Catonsville MIddle School students were moved to Westchester Elementary School after reports of a "potential gas leak"

Thirty students at Catonsville Middle School were evaluated Friday morning after an “unusual odor” was detected at the school, said Baltimore County Fire Department spokeswoman Elise Armacost. No students were transported to medical facilities.

The fire department determined that there was no hazard at 2:15 p.m. and began clearing the scene.


Fire Director Timothy Rostowski said Friday afternoon he did not know the cause of the strange odor.

“We put every conceivable meter we have through that building and it found nothing,” Rostowski said.

Whatever the source, the odor dissipated on its own, Rostowski said. “It's kind of a mystery.”

In a letter sent home to parents, school officials said they were made aware of an odor at about 10:15 a.m. The building was evacuated, and the Baltimore County Fire Department was called.

The department investigated and gave the “all clear,” the letter said. After re-entering the building, however, students “experienced some discomfort,” and the school made the decision to empty the school and walk students to nearby Westchester Elementary School. While there, the students were fed lunch while waiting for dismissal, the letter said.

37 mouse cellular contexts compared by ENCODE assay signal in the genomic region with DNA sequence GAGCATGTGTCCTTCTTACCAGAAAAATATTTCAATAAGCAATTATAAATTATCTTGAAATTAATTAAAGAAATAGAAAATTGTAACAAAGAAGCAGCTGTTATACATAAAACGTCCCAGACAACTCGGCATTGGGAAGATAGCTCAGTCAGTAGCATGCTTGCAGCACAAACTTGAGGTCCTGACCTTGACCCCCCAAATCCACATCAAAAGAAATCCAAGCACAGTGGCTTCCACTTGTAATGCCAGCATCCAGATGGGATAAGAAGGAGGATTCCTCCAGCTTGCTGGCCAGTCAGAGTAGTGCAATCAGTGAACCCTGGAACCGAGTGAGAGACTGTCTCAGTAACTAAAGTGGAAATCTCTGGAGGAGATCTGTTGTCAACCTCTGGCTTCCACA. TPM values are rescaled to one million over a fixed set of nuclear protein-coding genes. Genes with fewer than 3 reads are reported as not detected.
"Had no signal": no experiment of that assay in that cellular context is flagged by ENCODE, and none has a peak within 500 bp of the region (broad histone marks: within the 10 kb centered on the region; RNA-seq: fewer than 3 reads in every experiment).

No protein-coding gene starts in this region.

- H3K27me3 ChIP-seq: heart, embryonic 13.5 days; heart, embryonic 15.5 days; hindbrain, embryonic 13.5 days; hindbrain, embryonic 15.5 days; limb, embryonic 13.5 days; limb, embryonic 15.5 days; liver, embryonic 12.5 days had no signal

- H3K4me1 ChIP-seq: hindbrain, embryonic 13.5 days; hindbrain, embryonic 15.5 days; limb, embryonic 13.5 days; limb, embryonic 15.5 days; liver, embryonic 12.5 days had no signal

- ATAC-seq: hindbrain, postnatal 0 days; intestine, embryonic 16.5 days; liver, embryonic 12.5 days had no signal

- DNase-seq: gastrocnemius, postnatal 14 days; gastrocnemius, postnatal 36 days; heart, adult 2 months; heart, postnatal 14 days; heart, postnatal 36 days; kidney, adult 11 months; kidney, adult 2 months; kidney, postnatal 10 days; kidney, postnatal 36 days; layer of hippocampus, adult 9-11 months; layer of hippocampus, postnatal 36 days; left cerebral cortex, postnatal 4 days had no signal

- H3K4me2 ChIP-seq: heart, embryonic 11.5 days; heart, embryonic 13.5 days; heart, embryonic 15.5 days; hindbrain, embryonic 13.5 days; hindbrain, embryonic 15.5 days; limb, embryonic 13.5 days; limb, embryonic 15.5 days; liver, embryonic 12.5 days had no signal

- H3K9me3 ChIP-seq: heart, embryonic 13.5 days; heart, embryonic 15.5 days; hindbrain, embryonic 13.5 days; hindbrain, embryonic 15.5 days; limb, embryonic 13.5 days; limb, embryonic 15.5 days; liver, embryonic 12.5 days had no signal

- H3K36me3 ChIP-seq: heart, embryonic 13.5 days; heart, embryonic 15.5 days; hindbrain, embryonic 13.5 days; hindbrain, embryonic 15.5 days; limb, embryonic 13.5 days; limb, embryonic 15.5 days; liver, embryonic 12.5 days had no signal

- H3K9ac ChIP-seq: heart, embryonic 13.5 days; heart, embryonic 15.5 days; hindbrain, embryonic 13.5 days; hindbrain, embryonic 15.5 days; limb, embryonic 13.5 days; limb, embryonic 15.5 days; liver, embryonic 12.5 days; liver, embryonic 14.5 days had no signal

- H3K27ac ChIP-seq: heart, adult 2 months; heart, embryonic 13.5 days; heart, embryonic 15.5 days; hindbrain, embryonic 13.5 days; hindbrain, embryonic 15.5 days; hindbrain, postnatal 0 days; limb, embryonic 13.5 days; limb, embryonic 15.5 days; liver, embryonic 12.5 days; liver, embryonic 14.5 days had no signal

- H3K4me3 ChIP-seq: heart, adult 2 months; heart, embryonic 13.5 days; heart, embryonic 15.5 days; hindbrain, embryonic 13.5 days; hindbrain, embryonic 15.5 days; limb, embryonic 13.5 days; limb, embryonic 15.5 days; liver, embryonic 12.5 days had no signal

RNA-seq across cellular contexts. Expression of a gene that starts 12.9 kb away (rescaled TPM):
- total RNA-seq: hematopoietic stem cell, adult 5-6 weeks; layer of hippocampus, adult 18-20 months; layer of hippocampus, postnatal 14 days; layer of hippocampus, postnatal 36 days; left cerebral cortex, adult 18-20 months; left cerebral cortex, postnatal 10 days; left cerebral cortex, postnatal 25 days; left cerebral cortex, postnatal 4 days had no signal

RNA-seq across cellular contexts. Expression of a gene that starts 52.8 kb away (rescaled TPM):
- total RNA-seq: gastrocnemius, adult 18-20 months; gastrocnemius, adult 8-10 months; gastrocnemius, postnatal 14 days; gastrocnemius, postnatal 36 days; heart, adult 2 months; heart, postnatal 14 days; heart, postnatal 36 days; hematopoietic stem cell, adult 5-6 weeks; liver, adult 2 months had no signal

Students from Catonsville Middle, which has an enrollment of 859 students, were dismissed from Westchester Elementary at 1 p.m. All after-school and evening activities at Catonsville Middle School were canceled.

Jen Turner, a Catonsville Middle parent with two students who attend the school and who was standing in line outside to pick up her children, said she thought the school was doing the best it could, especially given the number of students involved.

“Luckily, we have Westchester right here, the kids aren’t stuck outside,” Turner said.

Ben Smith, 12, a sixth-grader at Catonsville Middle, said that he and some other students were confused when they were evacuated the first time.

“We didn’t really know what was going on,” Ben said. “At a point we learned it was a ‘strange odor.’ By the time we got [back inside] I knew something was going on.”

Megan Fitzpatrick, also 12, a seventh-grader at Catonsville Middle, said she was “close by” the odor inside the school.

“I definitely smelled something odd,” Megan said, but she did not quite know how to describe the odor. She said the evacuation involved “a really long time staying in the cold.”

Anika Murray has a daughter in the seventh grade at Catonsville Middle School who called her twice while she was at work to say something was happening at the school.

“She’s the type of child that doesn’t call me unless there’s something going on,” Murray said. She left work in Baltimore City and drove 30 minutes to pick up her student.


“It’s pretty OK,” Murray said while waiting in line for her daughter. “The wait is not fun, but they’re managing it well.”

This story has been updated.